Actuation of either calculator key 26 or 30 sets flip flop (FF) 32, generating a true or high logic signal at the FF output. The FF output signal is fed to the drive amplifier 34, thereby energizing the motor 22. The motor and the attached friction drive wheel 18 drive the card 10, which is held between the wheel and the calculator housing guide elements, upwards in the calculator from one stop position to the next. In order to effectuate the stop at the succeeding stop aperture 12, a photoelectric sensing assembly 36 is energized by radiation from a fixed light source 38 that passes through the stop aperture. A voltage signal from the activated sensor 36 is detected by a transition detector 40, which resets the flip-flop 32, thereby cutting off drive power to the motor 22.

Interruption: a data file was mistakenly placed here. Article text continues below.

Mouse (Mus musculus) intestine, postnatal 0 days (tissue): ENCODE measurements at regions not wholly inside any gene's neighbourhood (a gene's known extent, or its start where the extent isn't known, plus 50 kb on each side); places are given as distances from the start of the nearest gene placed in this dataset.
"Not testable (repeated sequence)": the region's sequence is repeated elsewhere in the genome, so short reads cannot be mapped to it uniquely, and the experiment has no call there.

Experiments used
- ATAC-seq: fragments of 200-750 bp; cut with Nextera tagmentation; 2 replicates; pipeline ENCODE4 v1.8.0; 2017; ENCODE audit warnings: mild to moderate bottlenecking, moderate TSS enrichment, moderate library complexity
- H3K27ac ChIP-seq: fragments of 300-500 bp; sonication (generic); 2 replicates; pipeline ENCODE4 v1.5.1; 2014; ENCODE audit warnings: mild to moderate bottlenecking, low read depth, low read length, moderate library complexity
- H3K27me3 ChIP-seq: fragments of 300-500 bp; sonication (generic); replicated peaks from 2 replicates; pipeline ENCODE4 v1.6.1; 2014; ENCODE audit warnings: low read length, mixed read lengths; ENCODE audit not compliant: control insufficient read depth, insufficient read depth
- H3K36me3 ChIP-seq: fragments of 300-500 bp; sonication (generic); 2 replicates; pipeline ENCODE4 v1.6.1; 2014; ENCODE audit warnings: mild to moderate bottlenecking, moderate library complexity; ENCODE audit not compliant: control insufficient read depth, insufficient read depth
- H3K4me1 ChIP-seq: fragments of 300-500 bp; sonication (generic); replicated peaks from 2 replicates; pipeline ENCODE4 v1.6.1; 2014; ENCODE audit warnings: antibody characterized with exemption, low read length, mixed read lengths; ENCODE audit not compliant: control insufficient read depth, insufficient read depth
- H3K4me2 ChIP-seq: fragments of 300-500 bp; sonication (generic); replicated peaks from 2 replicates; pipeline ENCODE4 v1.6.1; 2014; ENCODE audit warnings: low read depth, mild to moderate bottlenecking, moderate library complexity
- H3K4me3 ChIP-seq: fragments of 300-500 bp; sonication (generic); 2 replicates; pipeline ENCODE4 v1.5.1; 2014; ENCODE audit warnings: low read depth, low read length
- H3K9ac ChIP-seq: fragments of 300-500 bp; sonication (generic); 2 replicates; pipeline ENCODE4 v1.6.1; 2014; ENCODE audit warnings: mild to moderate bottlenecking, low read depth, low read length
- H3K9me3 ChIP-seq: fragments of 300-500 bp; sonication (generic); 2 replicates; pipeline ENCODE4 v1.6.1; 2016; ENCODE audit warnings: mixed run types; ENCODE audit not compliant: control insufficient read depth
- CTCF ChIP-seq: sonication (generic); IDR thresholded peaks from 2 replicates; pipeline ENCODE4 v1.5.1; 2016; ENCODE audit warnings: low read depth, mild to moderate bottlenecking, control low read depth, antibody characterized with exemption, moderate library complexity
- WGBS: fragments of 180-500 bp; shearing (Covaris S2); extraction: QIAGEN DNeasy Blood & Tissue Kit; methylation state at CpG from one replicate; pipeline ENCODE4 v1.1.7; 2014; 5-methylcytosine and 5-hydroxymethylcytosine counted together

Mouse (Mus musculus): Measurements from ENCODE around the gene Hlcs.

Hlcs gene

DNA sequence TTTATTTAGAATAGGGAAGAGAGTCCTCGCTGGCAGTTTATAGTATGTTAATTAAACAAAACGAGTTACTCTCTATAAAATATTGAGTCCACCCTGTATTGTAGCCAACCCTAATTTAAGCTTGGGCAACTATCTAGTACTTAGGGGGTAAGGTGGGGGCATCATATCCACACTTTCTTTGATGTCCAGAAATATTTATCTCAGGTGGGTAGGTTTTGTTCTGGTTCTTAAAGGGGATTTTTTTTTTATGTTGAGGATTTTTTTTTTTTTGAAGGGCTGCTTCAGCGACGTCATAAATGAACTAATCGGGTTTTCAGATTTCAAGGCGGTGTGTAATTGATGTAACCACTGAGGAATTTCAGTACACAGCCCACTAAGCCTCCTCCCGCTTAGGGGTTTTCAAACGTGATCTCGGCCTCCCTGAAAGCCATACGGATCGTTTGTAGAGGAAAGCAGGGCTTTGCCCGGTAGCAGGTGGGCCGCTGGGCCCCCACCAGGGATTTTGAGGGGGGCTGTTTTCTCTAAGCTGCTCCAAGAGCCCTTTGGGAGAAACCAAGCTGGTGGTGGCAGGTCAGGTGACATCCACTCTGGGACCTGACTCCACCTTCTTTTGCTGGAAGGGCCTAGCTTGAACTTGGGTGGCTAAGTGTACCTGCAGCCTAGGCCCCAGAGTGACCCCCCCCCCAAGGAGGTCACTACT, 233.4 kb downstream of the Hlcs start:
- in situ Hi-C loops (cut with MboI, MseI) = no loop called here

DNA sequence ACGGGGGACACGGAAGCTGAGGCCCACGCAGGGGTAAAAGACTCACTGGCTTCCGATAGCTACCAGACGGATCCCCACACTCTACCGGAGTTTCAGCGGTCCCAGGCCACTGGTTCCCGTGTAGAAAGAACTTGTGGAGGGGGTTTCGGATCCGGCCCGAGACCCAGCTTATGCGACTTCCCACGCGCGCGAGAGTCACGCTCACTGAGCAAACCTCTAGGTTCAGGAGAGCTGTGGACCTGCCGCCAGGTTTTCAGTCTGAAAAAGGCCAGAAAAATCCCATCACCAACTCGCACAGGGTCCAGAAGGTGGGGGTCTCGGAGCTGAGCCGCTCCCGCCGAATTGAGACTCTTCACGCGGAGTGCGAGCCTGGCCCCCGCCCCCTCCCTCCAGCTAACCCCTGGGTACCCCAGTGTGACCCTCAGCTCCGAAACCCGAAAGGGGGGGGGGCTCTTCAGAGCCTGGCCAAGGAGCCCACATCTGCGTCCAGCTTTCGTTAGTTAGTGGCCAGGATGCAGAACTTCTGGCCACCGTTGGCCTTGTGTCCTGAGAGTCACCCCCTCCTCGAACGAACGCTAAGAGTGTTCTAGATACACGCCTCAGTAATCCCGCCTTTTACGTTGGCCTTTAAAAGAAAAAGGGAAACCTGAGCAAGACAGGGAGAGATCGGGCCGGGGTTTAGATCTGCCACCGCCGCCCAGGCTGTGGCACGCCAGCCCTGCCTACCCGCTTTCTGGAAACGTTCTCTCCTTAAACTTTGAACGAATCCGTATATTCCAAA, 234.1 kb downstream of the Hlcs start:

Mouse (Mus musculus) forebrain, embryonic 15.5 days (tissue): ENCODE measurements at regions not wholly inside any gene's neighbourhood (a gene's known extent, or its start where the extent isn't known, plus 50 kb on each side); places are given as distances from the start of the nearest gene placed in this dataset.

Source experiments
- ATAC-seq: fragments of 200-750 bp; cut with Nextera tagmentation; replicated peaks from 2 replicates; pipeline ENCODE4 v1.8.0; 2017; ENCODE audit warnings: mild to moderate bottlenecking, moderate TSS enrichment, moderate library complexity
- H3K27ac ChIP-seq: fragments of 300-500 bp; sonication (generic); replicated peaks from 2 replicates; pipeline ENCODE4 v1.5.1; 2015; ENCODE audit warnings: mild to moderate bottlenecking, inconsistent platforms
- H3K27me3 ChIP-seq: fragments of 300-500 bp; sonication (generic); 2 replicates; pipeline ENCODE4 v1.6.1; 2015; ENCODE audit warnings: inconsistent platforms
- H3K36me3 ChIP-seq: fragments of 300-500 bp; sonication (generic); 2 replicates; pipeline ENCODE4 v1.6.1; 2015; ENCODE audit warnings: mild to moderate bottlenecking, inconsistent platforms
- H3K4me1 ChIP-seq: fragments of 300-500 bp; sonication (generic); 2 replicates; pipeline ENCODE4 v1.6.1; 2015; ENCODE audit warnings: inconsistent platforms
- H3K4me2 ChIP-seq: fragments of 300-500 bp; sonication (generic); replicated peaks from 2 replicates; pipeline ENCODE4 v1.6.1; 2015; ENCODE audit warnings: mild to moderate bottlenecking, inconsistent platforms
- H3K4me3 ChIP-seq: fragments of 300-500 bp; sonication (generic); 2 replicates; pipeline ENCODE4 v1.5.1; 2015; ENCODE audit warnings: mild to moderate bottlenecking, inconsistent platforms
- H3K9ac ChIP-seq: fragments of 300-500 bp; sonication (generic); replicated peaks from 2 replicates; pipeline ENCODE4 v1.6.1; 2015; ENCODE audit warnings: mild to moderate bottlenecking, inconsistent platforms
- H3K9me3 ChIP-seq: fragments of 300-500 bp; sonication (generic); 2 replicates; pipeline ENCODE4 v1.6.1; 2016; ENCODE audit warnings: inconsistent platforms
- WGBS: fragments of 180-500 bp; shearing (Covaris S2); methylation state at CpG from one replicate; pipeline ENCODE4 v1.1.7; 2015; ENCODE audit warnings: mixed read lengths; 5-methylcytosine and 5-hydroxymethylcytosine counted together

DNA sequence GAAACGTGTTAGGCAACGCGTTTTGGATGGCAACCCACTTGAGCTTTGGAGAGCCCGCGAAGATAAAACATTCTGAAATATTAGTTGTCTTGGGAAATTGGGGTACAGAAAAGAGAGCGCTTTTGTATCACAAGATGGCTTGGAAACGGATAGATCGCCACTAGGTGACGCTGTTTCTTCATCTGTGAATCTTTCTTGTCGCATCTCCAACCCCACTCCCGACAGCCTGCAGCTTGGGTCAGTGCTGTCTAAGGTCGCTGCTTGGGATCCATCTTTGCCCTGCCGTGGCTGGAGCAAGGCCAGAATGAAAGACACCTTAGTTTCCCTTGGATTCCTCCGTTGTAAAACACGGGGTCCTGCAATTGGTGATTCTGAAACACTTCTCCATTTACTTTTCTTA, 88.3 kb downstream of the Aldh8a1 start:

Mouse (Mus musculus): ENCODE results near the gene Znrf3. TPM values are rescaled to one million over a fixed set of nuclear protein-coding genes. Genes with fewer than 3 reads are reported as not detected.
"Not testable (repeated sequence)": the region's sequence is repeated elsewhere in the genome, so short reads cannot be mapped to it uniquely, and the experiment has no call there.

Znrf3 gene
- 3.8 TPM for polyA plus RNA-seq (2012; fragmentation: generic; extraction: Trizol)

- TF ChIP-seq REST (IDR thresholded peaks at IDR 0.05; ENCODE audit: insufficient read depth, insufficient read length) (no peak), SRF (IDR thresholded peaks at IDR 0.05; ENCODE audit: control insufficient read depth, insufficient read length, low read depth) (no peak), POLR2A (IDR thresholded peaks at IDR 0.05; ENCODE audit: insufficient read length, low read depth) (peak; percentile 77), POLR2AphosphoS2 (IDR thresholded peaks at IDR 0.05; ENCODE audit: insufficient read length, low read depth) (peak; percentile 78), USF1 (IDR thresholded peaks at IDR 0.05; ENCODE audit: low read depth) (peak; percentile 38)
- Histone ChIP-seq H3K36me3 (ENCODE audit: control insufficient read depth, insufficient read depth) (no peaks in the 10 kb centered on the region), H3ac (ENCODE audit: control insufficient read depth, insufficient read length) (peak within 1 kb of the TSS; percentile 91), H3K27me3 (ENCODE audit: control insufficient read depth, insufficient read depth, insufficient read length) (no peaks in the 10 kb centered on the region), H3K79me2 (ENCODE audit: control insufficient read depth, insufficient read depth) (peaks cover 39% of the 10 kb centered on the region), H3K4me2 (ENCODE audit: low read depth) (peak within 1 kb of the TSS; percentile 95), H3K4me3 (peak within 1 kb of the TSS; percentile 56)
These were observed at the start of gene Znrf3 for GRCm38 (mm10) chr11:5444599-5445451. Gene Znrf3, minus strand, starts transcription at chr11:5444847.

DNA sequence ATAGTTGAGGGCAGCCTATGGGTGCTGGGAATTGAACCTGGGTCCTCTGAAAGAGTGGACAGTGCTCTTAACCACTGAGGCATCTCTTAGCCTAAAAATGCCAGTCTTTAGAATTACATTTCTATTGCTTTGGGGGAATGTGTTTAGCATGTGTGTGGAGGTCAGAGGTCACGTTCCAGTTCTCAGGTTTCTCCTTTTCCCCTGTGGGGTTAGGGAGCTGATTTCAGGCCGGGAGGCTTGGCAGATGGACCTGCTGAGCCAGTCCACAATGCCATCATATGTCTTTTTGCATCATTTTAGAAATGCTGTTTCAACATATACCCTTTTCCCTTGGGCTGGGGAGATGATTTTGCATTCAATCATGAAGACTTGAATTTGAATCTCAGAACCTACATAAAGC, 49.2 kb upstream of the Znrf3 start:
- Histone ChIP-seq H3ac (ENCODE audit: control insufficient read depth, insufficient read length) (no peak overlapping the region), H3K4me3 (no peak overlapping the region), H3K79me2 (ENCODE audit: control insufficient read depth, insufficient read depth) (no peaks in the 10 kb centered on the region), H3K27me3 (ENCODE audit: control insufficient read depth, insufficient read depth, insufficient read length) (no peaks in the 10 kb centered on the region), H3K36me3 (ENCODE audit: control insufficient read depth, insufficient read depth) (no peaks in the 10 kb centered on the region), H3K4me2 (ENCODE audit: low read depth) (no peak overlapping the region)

The transition detector 40 may be a conventional Schmitt trigger circuit that is followed by a differentiator which may constitute a simple resistor-capacitor RC circuit. The Schmitt trigger acts to provide fast transitions generated from the relatively slower electrical transitions developed in response to the movement of the card between stop positions. The output of the Schmitt trigger is a square wave having a voltage rise transition that corresponds to a no light-to-light condition sensed by the photoelectric assembly 36; while a voltage fall corresponds to a light-to-no light condition. By differentiation of the proper transition, a stop signal is obtained to reset the FF 32 and remove drive power for the motor 22.